A linear trend calculated for observed annual mean surface air
temperatures over the U.S. for the second half of the 20th century shows a
slight cooling over the southeastern part of the country, the so-called
"warming hole," while temperatures over the rest of the country rose
significantly. This pattern of average temperature change has contributed
to the observed pattern of changes of daily record temperatures with a
comparable east-west differential of the ratio of daily record high
temperatures to record low temperatures.
Ensemble averages of 20th century
climate simulations show a slight west-east warming gradient, but no warming
hole, suggesting that it is not the product of external forcing but is
internally generated. A warming hole that appears in one ensemble member of
simulated 20th century climate in CCSM3 is analyzed as a case study to show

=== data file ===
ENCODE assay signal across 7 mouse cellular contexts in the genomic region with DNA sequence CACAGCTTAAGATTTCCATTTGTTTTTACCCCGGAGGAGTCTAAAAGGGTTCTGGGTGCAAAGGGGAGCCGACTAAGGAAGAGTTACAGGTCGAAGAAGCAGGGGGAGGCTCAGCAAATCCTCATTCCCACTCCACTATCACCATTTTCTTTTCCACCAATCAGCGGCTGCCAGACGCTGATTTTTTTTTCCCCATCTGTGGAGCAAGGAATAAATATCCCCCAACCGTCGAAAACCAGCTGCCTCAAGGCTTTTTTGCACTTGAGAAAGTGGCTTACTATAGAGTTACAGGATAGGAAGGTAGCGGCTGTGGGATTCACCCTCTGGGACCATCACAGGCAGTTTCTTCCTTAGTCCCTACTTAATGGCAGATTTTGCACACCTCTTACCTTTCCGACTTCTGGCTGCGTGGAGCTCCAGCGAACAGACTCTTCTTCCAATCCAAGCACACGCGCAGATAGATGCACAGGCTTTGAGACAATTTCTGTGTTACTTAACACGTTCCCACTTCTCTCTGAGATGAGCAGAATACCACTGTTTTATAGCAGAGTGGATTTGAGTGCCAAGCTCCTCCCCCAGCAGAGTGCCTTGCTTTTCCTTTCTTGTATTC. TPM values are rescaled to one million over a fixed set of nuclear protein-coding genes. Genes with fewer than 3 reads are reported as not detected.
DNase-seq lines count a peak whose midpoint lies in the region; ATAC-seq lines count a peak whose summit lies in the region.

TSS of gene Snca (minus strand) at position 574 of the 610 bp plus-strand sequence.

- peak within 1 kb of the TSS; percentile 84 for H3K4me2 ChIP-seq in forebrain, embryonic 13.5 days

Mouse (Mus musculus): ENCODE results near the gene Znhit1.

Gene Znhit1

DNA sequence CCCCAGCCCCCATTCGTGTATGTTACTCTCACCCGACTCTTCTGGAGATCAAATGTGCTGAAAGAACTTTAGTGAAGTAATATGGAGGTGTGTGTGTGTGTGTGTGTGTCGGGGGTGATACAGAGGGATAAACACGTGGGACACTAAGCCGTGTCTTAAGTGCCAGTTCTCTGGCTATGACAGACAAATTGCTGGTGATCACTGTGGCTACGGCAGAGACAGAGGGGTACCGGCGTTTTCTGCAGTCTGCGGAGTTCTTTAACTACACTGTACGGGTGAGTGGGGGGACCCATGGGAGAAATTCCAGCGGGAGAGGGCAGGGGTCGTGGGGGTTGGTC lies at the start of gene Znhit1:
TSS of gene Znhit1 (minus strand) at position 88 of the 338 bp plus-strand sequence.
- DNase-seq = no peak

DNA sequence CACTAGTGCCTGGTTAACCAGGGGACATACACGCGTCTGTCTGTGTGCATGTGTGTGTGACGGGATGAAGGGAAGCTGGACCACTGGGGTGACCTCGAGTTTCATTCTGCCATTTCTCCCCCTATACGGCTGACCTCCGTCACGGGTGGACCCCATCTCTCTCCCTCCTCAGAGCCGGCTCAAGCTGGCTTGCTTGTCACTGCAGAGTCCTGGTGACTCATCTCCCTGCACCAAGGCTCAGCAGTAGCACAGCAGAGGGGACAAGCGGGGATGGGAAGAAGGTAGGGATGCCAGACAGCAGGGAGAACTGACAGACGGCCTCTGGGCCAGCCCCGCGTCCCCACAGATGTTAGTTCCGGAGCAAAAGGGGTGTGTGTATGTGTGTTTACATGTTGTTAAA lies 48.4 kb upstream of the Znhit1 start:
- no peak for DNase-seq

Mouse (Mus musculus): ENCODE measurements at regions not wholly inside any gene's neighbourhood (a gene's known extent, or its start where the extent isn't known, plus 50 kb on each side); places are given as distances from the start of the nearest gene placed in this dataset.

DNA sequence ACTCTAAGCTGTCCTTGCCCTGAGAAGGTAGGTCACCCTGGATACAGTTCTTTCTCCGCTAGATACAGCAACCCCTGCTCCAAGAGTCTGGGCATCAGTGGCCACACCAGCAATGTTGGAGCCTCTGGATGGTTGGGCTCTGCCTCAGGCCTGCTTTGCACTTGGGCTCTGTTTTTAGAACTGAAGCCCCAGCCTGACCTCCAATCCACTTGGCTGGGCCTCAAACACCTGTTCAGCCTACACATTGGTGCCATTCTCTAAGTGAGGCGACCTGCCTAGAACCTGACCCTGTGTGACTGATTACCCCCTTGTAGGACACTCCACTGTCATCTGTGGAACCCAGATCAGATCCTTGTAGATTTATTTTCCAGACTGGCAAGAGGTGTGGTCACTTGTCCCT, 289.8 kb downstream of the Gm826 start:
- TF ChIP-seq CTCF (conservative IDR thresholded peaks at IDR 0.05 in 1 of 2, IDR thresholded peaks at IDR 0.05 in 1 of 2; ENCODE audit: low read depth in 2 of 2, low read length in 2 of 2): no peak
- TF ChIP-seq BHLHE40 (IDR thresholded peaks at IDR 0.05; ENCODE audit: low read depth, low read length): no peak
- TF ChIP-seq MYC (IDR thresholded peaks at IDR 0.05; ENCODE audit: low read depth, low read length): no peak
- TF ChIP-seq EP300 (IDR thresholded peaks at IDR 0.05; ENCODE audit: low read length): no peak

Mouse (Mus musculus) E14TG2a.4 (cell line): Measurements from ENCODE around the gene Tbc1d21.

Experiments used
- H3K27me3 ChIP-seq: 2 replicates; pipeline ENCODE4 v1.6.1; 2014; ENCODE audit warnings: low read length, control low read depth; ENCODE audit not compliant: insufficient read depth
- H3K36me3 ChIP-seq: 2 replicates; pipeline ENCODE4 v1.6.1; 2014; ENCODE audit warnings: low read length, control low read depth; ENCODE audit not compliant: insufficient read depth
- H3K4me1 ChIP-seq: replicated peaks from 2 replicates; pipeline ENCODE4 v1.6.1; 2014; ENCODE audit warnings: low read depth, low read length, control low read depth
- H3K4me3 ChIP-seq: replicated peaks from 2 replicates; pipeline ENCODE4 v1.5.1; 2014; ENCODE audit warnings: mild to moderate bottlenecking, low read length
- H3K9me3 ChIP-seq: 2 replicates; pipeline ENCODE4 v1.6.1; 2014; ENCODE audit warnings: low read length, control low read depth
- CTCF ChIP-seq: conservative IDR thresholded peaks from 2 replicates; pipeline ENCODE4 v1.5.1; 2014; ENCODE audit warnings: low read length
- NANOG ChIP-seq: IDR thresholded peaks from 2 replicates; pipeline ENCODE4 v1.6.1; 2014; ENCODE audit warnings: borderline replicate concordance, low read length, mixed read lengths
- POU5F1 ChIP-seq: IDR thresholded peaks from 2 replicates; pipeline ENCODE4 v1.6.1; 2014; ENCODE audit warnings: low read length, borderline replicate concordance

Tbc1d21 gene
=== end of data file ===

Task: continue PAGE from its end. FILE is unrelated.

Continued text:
that it is a product of internal decadal timescale variability originating
mainly from the equatorial central Pacific associated with the Interdecadal
Pacific Oscillation (IPO).
Analyses of a long control run of the coupled
model, and specified convective heating anomaly experiments in an
atmosphere-only model, trace the forcing of the warming hole to positive
SST, precipitation and convective heating anomalies in the central
equatorial Pacific Ocean near the Dateline. Different processes related to
the teleconnections from the tropical western Pacific occur in different
seasons, with cold air advection into the southeastern U.S. in winter, and
low level moisture convergence in that region in summer, contributing most
to the warming hole in those seasons.
Projections show ongoing fluctuations
of this pattern superimposed over warming from increasing greenhouse gases,
implying a future larger increase in the ratio of daily record high
temperatures to record low minimum temperatures in the southeastern U.S.
compared to the past 50 years.